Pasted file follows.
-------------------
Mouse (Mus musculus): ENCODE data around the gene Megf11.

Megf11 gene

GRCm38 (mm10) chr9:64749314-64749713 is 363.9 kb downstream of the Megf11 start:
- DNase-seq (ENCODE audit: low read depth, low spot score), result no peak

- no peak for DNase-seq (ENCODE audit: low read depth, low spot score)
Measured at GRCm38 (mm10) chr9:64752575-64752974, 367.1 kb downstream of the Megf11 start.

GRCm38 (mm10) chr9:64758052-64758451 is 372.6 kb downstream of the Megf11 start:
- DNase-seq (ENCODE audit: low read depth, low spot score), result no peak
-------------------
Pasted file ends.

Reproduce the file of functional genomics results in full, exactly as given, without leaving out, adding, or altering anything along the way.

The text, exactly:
Mouse (Mus musculus): ENCODE data around the gene Megf11.

Megf11 gene

GRCm38 (mm10) chr9:64749314-64749713 is 363.9 kb downstream of the Megf11 start:
- DNase-seq (ENCODE audit: low read depth, low spot score), result no peak

- no peak for DNase-seq (ENCODE audit: low read depth, low spot score)
Measured at GRCm38 (mm10) chr9:64752575-64752974, 367.1 kb downstream of the Megf11 start.

GRCm38 (mm10) chr9:64758052-64758451 is 372.6 kb downstream of the Megf11 start:
- DNase-seq (ENCODE audit: low read depth, low spot score), result no peak